By: April Ryan, aprildryan.com
50 years to the day, the Edmund Pettus Bridge in Selma, Alabama was the backdrop of a country racially divided. For this historic anniversary, the bridge stands as a beacon of hope for the scores of people who waited to hear President Obama’s reflections of the past, present, and the hope for tomorrow pertaining to healing racial divides in this nation.
One of the most poignant moments of the occasion came during the introduction of President Obama when civil rights icon, Congressman John Lewis, with high emotion, told the crowd of thousands he could have never imagined 50 years ago that he would be back on this bridge introducing the first black President.
50 years ago on Bloody Sunday, Congressman John Lewis was brutally beaten on that bridge as marchers non violently pushed for the right to vote.
Understanding the Civil Rights movement was the most successful movement in this nation, President Obama told the crowd that the movement was the blueprint for women rights, gay rights and so much more. At times the President sounded like a black minister quoting scripture, speaking of the past of all peoples in this country and describing the power of the word “we;” “We the people, We shall overcome, and Yes we can!”
Unfortunately, Selma continues to reflect the inequities 50 years ago. It is still a city struggling economically. Pennsylvania State Senator Vincent Hughes wants Americans to do better understanding that the “crew” who marched 50 years ago made an impact, but more work is needed. Hughes attended the event with his wife actress Sheryl Lee Ralph. Senator Hughes says, “That’s what are we fighting for when we vote. The same poverty that exists in Selma 50 years ago is the same poverty that exists in this same city today.”
Just hours before the his speech, President Obama held a historic interview with five black reporters in a conference room on board Air Force One. During this roundtable with the President, I asked the first question about his presidential legacy possibly becoming a marker as a new era in civil rights being called Post-Obama.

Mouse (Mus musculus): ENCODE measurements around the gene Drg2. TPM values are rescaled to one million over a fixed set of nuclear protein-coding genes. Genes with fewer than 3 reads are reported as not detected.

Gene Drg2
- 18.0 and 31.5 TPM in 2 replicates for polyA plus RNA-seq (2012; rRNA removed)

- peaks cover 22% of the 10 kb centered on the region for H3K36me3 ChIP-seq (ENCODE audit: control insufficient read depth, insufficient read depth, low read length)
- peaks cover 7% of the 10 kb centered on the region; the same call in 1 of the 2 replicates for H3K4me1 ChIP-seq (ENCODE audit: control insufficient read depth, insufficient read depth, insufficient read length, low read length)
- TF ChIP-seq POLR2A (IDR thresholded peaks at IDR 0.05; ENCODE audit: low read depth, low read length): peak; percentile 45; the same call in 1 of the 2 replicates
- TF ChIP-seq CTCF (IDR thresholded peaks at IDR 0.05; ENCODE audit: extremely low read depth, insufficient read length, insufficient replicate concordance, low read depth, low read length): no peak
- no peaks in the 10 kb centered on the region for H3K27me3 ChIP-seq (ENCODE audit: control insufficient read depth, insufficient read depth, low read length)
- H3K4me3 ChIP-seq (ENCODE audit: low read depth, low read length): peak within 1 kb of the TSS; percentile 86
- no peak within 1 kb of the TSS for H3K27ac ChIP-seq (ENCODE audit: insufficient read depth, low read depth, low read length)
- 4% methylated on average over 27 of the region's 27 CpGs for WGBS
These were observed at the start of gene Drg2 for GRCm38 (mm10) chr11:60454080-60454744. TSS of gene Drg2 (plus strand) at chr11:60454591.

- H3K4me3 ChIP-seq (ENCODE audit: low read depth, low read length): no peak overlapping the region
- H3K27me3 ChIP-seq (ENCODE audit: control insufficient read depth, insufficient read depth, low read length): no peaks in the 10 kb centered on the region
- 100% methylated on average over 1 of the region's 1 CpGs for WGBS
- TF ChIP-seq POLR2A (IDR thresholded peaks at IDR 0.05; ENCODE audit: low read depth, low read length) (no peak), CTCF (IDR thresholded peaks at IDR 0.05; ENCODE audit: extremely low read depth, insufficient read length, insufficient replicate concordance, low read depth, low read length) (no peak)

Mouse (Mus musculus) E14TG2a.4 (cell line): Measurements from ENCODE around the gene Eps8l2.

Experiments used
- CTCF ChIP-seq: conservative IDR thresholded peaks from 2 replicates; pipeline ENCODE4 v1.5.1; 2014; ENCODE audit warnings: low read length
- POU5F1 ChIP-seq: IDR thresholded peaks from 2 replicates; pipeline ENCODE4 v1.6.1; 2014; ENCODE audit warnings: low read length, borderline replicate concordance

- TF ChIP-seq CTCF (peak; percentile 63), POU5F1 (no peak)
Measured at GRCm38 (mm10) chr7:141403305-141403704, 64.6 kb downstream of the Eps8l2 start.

President Obama said, “There is no doubt my election was a significant moment in the countries racial history. If it hadn’t been me it would have been somebody else. I say it with all humility…a barrier was broken that legacy will continue in the minds of children who are growing up never having known to this point a president who was not black. I think that shapes attitudes…”
But, the President was clear saying, “I wouldn’t equate my election with seminal moments like the Emancipation Proclamation, or the passage of the Civil Rights Act of 64, or the Voting Rights Act of 65, those were massive changes in legal status that represented fundamental brakes with America’s tragic history, and, that were the the pillars of the 13th amendment, 14th amendment a Civil Rights Act of the 60s those represented the dismantling of formal discrimination in this country. There is nothing that will compare to that. Moving forward, our work is to build on that work, to fine tune that work where you see formal discrimination or state sponsored discrimination still occurring. But, increasingly our work has to do with dealing with ongoing legacy of a divided society closing the opportunity gaps, closing the achievement gaps, closing wealth gaps and inevitably that have been passed on from generation to generation because the gaps are so wide. And that involves no one piece of legislation. it requires a host of different efforts…”
Each of the five black journalists got one question with long answers. After the interview, all the reporters aboard Air Force One helicoptered out of Montgomery, Alabama and then traveled by motorcade to Selma. One of the most moving moments on the ride over was seeing the spontaneous crowds gathering on the sides of the street waving at the motorcade and then later, driving over the Edmund Pettus Bridge and seeing the crowds before us who were waiting to hear from President Obama.
Those of note attending yesterdays event, included President George W. Bush and Laura Bush, many members of the Congressional Black Caucus, Reverend Al Sharpton, Martin Luther King III, Bernice King, Former Clinton Labor Secretary Alexis Herman, Kevin Liles, Actress Sheryl Lee Ralph, and Danny Glover.